Researchers randomly divided 73 older individuals suffering from high blood pressure into two groups. One group was given $120 and instructed to spend $40 on themselves every week for three weeks. Members of the other group were also given $120 but asked to spend $40 on others every week. At the completion of the experiment, the self-oriented spenders had no change in blood pressure. The group that donated their funds to others or societal causes, or the social-purpose spenders, experienced a blood pressure drop as large as medication or exercise would have generated. In another study, researchers randomly divided a group of adolescents into two groups, one volunteered for charitable causes and the other did not. Four months later, those who volunteered had lower cholesterol than those who hadn't. Social purpose appears to improve other aspects of health as well. There are studies linking acts of social purpose to reductions in inflammation, infectious disease and obesity, for example.
In cases when acts of social purpose don’t spare us from physical ailments, they might still reduce the associated pain. Academics have scanned the brains of individuals whose hands received a mild electric shock. Individuals who had just done an act of social purpose showed a lower pain response in the brain than those who hadn’t. In another study, the same researchers asked cancer patients living with chronic pain to cook and clean for either themselves or for others at their treatment center. When they were helping others, their pain levels were lower than when they were helping themselves.
Cardiologist Alan Rozanski from the Icahn School of Medicine at Mount Sinai in New York City summarizes the evidence on charitable acts and health with, “The need for meaning and purpose is…the deepest driver of wellbeing there is.”
It’s expected that involving employees in charitable activities strengthens societal causes. After all, this is why we organize such activities. Many of us might be surprised, however, to learn that employee social-purpose acts also support the health and wellbeing of the involved employees. In other words, employee volunteering and giving is a true win-win.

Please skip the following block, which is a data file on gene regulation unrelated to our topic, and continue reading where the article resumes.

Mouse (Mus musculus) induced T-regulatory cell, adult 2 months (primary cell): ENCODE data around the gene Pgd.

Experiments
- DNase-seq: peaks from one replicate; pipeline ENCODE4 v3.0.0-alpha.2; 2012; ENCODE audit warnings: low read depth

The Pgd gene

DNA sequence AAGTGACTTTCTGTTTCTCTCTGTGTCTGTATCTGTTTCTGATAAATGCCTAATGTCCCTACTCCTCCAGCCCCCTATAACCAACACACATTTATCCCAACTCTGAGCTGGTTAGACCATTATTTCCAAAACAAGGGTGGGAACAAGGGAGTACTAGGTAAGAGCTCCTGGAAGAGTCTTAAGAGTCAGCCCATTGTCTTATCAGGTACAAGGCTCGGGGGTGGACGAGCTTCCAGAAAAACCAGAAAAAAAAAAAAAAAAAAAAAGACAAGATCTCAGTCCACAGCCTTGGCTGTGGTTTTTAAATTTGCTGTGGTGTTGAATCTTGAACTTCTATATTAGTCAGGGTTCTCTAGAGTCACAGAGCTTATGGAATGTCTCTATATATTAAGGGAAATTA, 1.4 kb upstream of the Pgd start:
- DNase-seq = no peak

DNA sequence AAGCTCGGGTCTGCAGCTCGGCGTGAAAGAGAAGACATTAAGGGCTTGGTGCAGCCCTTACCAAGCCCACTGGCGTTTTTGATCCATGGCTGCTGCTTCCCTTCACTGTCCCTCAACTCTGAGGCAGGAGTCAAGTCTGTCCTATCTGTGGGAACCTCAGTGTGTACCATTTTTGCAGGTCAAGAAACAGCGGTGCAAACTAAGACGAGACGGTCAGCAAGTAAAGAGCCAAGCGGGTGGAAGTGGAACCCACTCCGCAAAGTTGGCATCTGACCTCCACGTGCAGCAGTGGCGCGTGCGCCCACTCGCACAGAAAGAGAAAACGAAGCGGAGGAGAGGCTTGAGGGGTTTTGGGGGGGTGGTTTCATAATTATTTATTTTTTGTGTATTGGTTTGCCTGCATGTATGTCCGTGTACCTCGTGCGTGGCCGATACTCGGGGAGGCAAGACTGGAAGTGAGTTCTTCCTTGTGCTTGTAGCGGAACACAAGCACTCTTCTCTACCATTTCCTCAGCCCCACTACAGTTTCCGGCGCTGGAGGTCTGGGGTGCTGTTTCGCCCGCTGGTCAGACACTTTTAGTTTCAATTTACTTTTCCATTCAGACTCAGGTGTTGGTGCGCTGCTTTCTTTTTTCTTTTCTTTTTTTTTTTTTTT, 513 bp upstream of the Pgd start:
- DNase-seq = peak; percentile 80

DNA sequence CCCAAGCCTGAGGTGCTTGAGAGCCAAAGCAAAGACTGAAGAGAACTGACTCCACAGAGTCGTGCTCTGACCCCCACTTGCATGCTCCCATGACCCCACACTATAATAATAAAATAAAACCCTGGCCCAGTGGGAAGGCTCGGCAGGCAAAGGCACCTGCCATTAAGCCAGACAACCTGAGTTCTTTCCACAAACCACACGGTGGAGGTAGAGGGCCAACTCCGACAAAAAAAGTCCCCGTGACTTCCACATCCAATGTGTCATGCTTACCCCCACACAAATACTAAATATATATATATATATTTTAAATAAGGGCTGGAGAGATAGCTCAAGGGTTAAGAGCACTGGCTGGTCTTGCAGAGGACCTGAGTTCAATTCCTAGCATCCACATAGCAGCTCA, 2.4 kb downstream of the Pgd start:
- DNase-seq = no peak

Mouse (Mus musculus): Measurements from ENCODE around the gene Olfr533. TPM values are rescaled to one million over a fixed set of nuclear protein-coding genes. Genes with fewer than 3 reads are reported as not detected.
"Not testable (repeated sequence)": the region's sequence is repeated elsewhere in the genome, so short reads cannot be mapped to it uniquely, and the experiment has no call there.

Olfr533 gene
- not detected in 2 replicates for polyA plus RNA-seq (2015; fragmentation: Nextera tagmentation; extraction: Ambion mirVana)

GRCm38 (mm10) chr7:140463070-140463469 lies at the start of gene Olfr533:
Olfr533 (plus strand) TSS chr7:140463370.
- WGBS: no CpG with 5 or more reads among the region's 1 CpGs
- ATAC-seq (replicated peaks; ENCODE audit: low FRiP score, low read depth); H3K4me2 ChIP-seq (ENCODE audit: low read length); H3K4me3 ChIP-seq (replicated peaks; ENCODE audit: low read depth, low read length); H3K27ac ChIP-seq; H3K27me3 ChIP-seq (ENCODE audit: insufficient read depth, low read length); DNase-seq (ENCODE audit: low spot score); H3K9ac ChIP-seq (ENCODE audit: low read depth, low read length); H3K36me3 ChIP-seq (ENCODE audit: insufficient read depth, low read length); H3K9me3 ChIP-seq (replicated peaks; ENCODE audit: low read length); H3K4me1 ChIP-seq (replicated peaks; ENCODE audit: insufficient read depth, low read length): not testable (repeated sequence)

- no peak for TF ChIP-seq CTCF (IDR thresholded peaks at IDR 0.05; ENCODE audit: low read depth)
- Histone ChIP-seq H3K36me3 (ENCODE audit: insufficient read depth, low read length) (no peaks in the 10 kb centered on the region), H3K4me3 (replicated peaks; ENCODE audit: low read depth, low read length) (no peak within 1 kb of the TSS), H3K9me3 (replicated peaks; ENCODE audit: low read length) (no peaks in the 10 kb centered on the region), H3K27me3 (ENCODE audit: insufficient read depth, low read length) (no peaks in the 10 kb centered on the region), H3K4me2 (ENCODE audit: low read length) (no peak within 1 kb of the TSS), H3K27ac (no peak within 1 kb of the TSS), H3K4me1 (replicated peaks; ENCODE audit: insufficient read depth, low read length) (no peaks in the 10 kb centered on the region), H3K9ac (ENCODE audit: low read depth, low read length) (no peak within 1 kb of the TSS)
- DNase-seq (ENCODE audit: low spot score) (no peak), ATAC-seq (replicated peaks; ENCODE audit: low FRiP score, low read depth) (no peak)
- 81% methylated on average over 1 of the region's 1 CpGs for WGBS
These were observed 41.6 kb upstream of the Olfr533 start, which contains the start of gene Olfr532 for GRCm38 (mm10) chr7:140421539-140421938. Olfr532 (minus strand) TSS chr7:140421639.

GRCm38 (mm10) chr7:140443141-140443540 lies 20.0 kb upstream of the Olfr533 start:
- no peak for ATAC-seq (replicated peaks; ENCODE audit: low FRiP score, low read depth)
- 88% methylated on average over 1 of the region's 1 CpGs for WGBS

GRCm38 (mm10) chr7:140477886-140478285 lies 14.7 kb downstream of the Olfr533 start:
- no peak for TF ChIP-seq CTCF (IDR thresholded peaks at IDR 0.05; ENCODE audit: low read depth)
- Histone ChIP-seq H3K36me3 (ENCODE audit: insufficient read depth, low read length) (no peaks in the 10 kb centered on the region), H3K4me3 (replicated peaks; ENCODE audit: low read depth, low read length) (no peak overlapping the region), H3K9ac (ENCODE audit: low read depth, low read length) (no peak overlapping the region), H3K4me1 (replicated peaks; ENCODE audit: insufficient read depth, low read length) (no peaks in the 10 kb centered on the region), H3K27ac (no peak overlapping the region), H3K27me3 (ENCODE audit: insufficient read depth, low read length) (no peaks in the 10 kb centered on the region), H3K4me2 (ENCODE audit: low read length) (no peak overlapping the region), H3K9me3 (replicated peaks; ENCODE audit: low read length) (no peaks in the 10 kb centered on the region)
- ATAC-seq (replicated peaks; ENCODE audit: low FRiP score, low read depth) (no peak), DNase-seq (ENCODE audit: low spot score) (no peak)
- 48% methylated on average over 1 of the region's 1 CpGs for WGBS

This post is an excerpt from “Do Good At Work: How Simple Acts of Social Purpose Drive Success and Wellbeing” (Morgan James Publishing, November 24, 2020) by Bea Boccalandro, contextualized for this venue.
In early 2017, General Mills tried something new to reduce the deep divide in American society that the 2016 election had exposed. The consumer foods brand started Courageous Conversations, a series of events that consist of a presentation by an external speaker and a small group dialogue facilitated by an employee trained to keep interactions constructive. These conversations dive into the sensitive issues that most organizations encourage workers to tiptoe around: Islamophobia, immigration policy, police brutality, Black Lives Matter and the LGBTQ movement, for example. How did this brave experiment go?
Five years of Courageous Conversations, held seemingly everywhere from manufacturing plants to online forums, suggests that it is possible to organize civil and productive workplace dialogue around divisive issues. The first Courageous Conversation attracted a few dozen participants. Now they attract hundreds. Employees report increased levels of understanding and empathy for other groups. They also say that the techniques learned through Courageous Conversations have helped them improve relationships outside of work, including with family.
Following are resources for companies looking to facilitate team-member conversations that reduce divisiveness:
In summary, it appears that corporate leaders don’t have to feel helpless around the blue-red conflict that’s tearing apart workplaces and communities. On the contrary, every company can play a role in healing America's painful and dangerous divide.